CRIME

LAPD Officer Charged In Alleged 'Horrific' Beating Of Suspect Caught On Tape

04/21/2015 03:50 pm ET | Updated Apr 22, 2015

An LAPD officer who prosecutors say was caught on tape viciously beating and kicking a suspect pleaded guilty Monday to a felony assault charge.

Officer Richard Garcia, 34, was charged earlier that same day in connection with the October arrest of 22-year-old Clinton Alford Jr., the Associated Press reports.

Alford was initially apprehended by two other LAPD officers who believed he matched the description of a robber on the loose, according to the LA Times. Prosecutors say a plainclothes officer failed to identify himself as a police officer when he asked Alford, who was on a bike, to stop. When a different officer then grabbed the back of the bicycle, Alford attempted to run away.

Security video from a nearby building allegedly shows Alford lying down the ground with his hands behind his back after the officers caught up with him. Then, prosecutors say, Officer Garcia can be seen getting out of his patrol car and kicking, elbowing and stomping on Alford, according to CBS Los Angeles.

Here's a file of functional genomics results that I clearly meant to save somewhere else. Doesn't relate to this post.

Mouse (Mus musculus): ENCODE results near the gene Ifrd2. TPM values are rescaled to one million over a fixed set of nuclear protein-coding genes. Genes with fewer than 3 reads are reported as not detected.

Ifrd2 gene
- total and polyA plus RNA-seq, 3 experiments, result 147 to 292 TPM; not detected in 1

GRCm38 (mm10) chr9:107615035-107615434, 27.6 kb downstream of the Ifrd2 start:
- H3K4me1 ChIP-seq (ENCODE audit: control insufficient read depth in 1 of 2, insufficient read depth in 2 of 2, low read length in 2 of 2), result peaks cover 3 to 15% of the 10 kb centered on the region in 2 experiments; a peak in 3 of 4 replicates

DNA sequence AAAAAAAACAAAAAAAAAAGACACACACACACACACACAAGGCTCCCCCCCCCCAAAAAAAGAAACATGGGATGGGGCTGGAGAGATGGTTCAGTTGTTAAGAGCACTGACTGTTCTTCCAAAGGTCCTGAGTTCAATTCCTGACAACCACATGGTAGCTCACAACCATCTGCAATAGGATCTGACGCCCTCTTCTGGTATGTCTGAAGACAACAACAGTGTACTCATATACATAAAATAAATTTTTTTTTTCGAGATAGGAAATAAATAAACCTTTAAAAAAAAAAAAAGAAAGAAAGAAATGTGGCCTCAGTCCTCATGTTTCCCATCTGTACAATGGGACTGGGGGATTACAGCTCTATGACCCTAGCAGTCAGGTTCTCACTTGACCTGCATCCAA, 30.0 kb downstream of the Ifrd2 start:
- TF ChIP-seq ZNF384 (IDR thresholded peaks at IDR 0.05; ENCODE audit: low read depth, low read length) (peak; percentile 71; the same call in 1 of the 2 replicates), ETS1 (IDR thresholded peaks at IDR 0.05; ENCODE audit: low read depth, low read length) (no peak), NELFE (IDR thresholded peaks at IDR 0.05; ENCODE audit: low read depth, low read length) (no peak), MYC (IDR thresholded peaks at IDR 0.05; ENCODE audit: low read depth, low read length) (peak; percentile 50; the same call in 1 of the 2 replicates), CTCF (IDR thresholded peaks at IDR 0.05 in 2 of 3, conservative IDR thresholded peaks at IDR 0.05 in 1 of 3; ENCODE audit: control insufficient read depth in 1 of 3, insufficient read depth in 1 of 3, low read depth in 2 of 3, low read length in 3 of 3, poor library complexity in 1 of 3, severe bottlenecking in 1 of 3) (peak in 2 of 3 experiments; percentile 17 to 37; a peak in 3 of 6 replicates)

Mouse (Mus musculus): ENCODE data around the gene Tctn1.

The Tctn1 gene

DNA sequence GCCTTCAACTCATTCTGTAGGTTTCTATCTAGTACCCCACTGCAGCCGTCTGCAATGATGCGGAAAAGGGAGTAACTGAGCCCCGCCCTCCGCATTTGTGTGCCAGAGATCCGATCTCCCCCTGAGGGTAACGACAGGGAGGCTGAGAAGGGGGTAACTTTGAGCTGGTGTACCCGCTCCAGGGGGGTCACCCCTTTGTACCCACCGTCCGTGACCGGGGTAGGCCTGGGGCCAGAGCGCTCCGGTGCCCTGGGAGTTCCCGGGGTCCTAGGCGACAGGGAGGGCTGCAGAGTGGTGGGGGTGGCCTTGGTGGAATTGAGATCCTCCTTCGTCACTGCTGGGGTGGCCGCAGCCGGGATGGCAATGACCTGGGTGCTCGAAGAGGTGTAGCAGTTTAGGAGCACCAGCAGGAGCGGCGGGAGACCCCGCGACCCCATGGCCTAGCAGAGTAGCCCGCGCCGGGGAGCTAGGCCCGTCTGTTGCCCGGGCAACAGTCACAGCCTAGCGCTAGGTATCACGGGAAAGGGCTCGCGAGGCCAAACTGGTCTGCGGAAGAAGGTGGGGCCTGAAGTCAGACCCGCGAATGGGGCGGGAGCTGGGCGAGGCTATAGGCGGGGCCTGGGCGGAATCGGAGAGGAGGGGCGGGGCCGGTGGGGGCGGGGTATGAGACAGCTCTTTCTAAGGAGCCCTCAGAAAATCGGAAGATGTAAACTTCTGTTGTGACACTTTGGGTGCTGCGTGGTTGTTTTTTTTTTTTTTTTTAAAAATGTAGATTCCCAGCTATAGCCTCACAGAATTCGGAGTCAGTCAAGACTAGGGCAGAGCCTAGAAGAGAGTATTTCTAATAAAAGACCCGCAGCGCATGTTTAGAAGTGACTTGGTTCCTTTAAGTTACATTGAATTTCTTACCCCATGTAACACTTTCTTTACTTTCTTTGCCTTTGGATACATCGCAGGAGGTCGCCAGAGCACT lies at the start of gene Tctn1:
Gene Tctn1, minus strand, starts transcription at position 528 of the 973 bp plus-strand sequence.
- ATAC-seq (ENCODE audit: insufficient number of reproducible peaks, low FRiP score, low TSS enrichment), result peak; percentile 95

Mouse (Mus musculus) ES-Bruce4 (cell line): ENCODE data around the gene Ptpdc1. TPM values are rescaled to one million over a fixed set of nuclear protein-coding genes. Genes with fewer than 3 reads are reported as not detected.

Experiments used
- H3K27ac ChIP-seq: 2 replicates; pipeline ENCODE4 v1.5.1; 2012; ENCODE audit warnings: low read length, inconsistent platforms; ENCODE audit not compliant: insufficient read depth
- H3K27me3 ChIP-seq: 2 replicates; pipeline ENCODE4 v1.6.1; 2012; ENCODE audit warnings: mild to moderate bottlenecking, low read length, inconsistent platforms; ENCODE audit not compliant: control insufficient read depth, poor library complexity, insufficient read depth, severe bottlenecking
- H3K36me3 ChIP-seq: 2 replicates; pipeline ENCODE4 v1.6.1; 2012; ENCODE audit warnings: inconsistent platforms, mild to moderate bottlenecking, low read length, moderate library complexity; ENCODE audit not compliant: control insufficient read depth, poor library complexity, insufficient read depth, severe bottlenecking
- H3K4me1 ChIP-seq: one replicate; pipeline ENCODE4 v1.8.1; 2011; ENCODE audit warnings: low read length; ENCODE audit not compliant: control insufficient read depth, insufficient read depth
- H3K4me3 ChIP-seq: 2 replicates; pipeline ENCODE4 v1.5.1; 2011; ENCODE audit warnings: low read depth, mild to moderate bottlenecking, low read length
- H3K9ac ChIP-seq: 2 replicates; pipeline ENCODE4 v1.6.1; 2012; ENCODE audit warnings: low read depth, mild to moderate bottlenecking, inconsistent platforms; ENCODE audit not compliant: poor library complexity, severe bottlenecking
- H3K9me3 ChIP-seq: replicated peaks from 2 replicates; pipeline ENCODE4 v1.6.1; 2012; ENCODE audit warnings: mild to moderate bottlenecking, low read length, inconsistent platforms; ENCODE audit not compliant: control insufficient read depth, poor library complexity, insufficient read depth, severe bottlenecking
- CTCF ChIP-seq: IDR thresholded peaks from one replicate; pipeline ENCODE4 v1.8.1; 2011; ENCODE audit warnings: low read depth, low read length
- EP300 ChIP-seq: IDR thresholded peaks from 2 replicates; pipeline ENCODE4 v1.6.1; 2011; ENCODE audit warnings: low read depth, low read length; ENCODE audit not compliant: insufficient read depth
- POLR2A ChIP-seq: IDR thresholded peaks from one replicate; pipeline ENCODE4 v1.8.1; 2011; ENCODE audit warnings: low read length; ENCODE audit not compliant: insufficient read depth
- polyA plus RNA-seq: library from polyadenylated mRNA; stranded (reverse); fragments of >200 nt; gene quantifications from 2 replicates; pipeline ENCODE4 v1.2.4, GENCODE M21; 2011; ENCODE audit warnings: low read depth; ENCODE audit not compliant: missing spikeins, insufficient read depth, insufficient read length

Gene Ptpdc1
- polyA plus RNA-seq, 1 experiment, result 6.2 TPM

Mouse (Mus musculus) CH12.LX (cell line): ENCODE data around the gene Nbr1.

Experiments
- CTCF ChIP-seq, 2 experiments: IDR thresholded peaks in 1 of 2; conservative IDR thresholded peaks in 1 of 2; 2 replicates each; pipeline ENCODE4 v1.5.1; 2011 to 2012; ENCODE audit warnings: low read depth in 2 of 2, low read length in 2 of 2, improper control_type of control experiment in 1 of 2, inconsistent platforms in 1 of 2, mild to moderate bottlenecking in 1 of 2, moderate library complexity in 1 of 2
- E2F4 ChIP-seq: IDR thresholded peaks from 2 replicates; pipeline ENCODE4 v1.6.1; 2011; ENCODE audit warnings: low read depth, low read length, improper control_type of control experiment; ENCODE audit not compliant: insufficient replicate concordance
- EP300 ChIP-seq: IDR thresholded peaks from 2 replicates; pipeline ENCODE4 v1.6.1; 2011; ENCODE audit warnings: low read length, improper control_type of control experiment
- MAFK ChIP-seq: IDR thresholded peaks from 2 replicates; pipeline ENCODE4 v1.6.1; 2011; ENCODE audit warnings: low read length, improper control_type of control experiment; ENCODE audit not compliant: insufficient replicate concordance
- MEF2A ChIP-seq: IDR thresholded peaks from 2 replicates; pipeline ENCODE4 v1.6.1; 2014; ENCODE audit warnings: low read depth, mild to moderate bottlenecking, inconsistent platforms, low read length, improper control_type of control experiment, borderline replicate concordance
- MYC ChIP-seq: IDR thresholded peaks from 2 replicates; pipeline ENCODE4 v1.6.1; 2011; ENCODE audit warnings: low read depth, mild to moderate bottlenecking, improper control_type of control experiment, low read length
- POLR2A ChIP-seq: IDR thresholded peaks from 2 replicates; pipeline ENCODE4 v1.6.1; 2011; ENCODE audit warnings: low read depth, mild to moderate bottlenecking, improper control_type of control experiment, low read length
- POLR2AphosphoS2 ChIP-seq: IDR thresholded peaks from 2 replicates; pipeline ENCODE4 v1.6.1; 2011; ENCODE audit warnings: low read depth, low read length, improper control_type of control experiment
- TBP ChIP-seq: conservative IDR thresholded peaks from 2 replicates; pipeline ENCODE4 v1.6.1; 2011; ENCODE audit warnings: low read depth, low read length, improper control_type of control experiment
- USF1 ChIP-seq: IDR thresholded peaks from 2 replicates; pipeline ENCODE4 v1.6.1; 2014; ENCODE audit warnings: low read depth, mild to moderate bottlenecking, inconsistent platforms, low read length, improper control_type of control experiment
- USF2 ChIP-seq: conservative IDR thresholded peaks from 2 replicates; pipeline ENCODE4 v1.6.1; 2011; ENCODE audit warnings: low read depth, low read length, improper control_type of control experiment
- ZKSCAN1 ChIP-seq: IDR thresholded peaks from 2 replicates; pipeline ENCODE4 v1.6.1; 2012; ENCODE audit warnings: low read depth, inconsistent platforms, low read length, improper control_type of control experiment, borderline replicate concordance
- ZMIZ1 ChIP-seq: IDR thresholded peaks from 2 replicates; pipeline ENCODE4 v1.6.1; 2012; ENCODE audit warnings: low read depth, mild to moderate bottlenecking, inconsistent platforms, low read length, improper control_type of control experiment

Police officials who saw the footage -- which has not been released to the public -- told the LA Times that the video was “horrific” and Garcia's demeanor was like a “football player kicking a field goal.”

The end of the footage shows Alford’s unmoving body carried away to a car by several officers. Alford maintains that the beating rendered him unconscious.

"I was just praying to God that they wouldn't kill me,” Alford said at a news conference on Monday. “I felt that I was going to die." Alford also recalled being "Tased in my back until I flopped like a dead fish."

Alford added he would like to see Garcia -- who has been on paid administrative while the LAPD investigated the incident -- fired. His attorney wants the security footage released to the public.

Police Chief Charlie Beck said in a statement that “any officer that abuses the public's trust is not welcome in the LAPD. The LAPD will take swift action to investigate and refer appropriate cases for prosecution to the LA District Attorney's Office whenever an officer is suspected of committing a criminal act."

CORRECTION: A previous version of this article incorrectly stated that a witness described Alford's demeanor during the incident as "like a football player kicking a field goal." It has now been corrected to state that the witness was describing Officer Garcia's demeanor.

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